This Agreement will not be supplemented or modified by any course of dealing or trade usage. Variance from or addition to the terms and conditions of this Agreement in any purchase order or other written notification from Dealer will be of no effect.
The provisions of this Agreement which by their nature extend beyond the termination or expiration of this Agreement will survive and remain in effect until all obligations are satisfied.

[R. 1-1, Ex. 1, Dealer Agreement, § 10] The Dealer Agreement defined “disputes” as “any and all claims, actions, and suits arising out of or in any way relating to this Agreement regardless of whether the claim alleges or is based upon tortious conduct . . . or any other legal theory, including, but not limited to, any matter arising out of or related to the breach or termination of this Agreement.” Id. at § 6.

         B. The LFM Agreement

         Imagetec acknowledges that “[i]nitially the relationship between the [the Parties] was mutually beneficial.” [R. 1, Compl., at ¶ 19] In fact, “revenues stemming from its relationship with Lexmark constituted more than 20% of Imagetec’s overall revenue. . . .” Id. Imagetec “regularly relied on Lexmark’s expertise and judgment in Imagetec’s business, ” which Imagetec credits as “instrumental” to its sales efforts. Id. at ¶ 20. Imagetec even relied on Lexmark to interface with its customers for demonstrations of specific equipment and referring various products. Id. Further, Imagetec relied on high level executives at Lexmark “for their judgment and input into what equipment Imagetec would purchase, including . . . upcoming new products.” Id. ¶ 22.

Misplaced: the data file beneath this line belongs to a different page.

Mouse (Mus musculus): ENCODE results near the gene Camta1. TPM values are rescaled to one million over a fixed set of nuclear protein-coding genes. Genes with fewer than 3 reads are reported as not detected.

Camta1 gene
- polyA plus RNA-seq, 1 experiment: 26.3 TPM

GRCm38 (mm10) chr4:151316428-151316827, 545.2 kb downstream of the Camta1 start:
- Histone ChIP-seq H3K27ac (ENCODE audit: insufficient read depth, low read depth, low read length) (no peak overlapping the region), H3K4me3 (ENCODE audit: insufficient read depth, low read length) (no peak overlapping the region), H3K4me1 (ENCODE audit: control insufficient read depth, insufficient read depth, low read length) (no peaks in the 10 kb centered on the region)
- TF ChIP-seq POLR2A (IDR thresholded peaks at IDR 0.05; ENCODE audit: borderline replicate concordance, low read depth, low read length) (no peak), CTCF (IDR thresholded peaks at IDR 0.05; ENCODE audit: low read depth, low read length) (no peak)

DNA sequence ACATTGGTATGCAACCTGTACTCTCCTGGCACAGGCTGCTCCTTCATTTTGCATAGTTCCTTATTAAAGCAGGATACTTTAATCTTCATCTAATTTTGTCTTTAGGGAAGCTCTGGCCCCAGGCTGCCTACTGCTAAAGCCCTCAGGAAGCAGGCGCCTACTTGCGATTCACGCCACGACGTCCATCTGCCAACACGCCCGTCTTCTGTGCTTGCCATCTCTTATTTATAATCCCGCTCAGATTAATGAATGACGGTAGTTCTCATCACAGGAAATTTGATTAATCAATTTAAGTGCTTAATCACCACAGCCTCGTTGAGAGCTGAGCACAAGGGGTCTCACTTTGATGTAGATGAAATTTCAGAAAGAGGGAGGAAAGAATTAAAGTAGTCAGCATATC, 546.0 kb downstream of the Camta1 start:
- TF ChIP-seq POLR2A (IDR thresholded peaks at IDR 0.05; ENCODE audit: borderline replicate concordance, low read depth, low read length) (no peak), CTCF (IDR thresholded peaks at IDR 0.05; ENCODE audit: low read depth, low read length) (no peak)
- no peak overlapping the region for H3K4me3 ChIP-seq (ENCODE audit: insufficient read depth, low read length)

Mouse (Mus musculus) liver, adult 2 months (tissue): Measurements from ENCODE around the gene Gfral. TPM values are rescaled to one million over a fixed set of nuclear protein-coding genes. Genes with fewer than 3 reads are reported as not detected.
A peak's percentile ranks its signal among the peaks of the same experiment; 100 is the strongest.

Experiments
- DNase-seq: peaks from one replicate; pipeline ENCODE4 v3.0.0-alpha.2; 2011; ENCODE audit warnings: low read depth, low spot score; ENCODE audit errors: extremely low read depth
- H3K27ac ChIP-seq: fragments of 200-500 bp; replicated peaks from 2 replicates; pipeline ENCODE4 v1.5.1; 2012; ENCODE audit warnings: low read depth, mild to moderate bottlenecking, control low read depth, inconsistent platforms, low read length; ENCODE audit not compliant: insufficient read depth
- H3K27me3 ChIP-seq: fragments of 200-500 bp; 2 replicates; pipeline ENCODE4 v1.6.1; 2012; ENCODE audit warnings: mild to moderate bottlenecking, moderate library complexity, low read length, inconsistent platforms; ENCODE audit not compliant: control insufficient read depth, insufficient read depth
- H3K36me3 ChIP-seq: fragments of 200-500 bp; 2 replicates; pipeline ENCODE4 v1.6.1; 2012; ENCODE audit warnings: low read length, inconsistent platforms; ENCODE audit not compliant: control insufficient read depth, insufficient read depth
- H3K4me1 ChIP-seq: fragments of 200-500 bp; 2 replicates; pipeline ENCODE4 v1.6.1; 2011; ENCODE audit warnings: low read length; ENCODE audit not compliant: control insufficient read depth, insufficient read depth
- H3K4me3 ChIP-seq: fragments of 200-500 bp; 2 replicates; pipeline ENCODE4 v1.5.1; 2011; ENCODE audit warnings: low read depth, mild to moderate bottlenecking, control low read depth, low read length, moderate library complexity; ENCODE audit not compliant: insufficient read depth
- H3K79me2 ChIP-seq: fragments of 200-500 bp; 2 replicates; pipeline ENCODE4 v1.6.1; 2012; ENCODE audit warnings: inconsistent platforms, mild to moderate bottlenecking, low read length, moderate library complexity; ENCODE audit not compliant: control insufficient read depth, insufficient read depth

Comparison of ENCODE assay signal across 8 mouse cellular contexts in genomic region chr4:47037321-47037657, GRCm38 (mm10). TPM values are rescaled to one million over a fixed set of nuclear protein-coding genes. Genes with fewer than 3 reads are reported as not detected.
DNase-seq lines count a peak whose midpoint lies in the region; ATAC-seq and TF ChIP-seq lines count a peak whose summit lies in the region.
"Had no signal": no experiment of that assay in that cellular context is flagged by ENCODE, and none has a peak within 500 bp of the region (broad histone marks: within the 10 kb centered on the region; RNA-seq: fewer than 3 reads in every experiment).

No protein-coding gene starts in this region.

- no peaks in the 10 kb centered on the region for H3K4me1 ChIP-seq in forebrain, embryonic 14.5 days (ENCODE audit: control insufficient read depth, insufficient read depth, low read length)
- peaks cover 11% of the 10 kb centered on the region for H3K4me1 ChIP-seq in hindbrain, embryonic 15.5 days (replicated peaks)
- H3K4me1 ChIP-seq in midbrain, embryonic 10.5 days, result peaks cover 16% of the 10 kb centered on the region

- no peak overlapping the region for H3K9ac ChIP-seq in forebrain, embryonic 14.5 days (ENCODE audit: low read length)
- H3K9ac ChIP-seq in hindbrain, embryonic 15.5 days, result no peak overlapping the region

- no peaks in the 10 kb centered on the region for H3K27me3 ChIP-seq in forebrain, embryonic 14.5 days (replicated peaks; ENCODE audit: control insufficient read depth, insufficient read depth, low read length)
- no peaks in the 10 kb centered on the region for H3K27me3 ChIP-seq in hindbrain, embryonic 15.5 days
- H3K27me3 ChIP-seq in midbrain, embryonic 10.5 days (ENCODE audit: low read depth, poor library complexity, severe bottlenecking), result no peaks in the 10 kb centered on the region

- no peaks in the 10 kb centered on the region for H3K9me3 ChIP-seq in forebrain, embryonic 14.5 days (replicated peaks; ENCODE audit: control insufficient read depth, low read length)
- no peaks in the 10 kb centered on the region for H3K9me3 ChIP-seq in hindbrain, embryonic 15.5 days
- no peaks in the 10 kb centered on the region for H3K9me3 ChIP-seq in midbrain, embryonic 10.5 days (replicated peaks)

As a result of this strong relationship, Lexmark approached Imagetec in May 2012 and suggested that it abandon its fleet management software in favor of Lexmark’s Fleet Manager Software (the “LFM Software”) on both Imagetec’s own and Imagetec’s customers’ business network systems under Lexmark’s Fleet Manager 2.0 Program Agreement, dated November 30, 2012 (“LFM Agreement”). Id. at ¶¶ 1, 26. Lexmark made several representations concerning the LFM Software to Imagetec, including a live demonstration on May 22, 2012 at Imagetec’s offices to show the functionality and features of the LFM Software. See Id . at ¶¶ 27, 28, 29, 34. However, during this live presentation, various functions of the LFM Software did not function properly. Id. at ¶ 34. Notwithstanding the failed live demonstration, Imagetec still entered into the LFM Agreement with Lexmark in late November 2012. Id. at ¶ 39.